Hardware vs. Software Firewall

Hardware firewalls provide higher level of security and hence preferred for servers where security has the top most priority whereas, the software firewalls are less expensive and are most preferred in home computers and laptops. Hardware firewalls usually come as an in-built unit of a router and provide maximum security as it filters each packet in the hardware level itself even before it manages to enter your computer. A good example is the Linksys Cable/DSL router.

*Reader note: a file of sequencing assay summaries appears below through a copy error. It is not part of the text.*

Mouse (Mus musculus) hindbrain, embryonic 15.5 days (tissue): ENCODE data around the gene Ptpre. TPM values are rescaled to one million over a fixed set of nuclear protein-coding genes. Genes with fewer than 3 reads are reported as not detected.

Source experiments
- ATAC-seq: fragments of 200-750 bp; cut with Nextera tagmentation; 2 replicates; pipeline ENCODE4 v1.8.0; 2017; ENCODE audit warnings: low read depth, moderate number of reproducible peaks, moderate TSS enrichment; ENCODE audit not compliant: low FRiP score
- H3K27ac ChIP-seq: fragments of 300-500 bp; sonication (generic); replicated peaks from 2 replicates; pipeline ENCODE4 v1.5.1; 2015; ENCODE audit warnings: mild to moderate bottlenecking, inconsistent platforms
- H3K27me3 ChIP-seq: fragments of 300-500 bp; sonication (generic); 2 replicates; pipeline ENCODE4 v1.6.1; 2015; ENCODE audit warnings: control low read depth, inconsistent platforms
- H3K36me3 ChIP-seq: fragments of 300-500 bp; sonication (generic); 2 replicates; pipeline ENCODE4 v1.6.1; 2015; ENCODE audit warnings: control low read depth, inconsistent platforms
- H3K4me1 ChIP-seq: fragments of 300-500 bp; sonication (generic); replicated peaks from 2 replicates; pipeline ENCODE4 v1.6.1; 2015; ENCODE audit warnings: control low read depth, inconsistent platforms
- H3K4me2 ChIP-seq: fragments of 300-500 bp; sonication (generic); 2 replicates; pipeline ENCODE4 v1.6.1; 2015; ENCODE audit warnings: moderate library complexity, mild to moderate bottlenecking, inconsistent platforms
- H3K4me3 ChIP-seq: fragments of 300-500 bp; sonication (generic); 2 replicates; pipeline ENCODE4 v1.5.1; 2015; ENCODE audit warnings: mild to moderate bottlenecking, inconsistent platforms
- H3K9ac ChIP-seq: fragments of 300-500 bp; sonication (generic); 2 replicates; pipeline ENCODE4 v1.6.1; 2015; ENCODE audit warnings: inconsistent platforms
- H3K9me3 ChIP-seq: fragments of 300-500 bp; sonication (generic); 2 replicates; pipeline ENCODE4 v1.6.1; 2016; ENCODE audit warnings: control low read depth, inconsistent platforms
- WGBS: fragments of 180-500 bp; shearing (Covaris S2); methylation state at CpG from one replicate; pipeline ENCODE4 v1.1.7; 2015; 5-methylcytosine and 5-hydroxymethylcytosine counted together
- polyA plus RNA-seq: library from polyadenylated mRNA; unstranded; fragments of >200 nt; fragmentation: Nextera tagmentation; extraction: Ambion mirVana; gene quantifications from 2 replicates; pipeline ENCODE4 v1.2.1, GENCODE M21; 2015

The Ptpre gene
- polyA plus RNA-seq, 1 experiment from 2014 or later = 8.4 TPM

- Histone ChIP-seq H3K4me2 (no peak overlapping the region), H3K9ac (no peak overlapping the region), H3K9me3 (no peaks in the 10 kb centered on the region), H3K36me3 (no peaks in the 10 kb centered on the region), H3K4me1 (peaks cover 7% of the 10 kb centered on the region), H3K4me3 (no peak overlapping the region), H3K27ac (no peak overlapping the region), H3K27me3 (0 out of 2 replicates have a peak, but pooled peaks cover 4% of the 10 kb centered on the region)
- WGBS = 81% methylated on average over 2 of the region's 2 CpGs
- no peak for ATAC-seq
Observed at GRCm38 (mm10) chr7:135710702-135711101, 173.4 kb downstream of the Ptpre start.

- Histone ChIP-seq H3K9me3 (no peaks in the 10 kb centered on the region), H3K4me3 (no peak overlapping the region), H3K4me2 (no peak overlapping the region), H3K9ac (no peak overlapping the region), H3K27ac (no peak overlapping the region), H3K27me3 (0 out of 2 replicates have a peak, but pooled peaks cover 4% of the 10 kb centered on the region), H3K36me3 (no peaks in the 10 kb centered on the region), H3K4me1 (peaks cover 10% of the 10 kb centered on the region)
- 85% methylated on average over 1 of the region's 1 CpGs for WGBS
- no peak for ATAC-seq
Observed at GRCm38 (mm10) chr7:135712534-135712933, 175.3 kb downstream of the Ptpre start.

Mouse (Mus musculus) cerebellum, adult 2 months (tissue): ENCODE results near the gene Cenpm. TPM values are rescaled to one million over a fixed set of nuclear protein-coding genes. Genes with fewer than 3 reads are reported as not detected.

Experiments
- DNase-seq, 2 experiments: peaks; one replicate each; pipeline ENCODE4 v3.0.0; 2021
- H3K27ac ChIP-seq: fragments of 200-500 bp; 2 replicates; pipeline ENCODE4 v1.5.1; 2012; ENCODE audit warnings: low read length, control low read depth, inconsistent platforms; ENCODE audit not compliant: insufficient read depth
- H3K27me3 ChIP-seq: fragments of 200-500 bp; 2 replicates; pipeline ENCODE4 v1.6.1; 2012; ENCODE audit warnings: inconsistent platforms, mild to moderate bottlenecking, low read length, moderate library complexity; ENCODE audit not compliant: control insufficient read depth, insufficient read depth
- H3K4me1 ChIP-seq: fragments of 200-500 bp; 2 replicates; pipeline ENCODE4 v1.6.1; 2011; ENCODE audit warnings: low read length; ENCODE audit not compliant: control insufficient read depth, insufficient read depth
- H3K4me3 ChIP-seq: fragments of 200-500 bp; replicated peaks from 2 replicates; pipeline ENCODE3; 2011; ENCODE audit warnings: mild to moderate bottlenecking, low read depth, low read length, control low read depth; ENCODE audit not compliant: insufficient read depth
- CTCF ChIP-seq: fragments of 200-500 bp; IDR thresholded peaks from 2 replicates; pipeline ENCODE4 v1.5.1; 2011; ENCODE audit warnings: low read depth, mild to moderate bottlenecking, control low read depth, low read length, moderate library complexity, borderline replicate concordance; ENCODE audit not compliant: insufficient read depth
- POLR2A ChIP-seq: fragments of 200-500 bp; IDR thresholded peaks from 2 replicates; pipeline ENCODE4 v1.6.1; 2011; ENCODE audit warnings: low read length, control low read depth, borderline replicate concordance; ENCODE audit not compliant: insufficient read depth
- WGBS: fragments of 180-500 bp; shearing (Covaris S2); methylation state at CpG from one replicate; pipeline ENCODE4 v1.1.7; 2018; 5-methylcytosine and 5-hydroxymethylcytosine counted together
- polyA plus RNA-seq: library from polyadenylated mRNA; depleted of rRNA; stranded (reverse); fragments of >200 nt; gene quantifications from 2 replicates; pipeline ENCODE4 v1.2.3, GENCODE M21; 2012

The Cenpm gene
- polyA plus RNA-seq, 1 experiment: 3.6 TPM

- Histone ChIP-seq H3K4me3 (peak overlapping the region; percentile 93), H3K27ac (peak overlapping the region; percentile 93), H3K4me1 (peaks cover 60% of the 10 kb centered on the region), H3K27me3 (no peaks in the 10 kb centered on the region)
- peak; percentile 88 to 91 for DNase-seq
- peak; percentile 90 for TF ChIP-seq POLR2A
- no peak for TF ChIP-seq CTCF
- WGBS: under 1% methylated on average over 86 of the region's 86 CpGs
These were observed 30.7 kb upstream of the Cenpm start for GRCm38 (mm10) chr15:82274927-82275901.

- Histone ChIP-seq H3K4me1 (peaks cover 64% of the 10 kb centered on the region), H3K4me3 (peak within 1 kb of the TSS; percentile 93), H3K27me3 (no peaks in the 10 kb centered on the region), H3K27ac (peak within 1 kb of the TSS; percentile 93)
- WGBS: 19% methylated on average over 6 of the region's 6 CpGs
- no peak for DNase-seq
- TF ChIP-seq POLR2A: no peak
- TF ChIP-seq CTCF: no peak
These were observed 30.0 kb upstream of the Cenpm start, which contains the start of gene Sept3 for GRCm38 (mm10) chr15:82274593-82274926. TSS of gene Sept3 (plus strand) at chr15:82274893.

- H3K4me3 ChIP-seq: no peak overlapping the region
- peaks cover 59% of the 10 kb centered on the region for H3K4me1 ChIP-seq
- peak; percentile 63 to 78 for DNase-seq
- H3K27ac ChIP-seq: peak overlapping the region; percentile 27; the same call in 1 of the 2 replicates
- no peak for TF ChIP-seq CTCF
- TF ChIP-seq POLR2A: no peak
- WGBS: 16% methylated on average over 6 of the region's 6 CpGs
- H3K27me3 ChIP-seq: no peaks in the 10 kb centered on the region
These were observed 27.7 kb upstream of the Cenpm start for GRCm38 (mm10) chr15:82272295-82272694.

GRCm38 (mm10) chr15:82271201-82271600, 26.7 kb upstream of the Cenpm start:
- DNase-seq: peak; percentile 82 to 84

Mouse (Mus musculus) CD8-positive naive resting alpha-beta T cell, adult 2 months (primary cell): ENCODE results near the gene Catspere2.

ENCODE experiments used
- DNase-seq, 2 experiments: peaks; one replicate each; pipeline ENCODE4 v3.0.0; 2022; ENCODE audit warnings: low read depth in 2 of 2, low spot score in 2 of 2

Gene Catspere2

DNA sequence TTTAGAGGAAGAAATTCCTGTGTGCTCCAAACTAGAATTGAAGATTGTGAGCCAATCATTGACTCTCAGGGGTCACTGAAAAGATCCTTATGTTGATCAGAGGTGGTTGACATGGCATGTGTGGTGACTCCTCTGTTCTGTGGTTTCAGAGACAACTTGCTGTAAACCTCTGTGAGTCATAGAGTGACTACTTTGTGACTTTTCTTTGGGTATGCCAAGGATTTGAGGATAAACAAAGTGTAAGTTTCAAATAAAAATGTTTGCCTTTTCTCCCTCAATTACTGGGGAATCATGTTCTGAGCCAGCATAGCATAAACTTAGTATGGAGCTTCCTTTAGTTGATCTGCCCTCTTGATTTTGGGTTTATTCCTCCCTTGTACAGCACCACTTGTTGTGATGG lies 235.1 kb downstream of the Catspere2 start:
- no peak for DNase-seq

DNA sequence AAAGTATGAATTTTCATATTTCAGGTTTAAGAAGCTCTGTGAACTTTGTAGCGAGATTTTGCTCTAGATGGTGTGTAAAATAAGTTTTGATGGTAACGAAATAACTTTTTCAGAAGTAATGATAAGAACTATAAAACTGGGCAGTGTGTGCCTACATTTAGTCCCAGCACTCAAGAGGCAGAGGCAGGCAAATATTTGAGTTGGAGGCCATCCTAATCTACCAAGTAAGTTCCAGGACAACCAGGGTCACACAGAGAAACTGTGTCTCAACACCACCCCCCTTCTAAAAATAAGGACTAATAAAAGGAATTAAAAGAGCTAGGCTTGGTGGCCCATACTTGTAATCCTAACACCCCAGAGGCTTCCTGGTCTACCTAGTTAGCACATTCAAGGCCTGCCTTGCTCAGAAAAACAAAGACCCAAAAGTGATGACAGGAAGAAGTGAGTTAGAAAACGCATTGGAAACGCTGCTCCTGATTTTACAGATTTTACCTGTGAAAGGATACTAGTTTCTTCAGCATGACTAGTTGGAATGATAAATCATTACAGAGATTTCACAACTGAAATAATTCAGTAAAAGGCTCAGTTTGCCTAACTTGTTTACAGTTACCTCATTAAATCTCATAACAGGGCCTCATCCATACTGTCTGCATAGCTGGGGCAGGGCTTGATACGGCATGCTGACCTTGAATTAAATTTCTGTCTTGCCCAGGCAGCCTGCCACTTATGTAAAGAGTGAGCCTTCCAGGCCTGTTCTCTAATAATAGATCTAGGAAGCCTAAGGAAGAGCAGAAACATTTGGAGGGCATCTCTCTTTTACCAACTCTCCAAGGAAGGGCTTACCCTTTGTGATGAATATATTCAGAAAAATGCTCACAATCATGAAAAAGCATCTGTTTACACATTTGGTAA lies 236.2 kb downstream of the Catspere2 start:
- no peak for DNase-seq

Why Firewall?

Firewalls provide security over a number of online threats such as Remote login, Trojan backdoors, Session hijacking, DOS & DDOS attacks, viruses, cookie stealing and many more. The effectiveness of the security depends on the way you configure the firewall and how you set up the filter rules. However major threats such as DOS and DDOS attacks may sometimes manage to bypass the firewalls and do the damage to the server. Even though firewall is not a complete answer to online threats, it can most effectively handle the attacks and provide security to the computer up to the maximum possible extent.

My View : Zone Alarm is the best firewall out there on the Internet.

Penetration Testing versus Vulnerability Scanning

Penetration Testing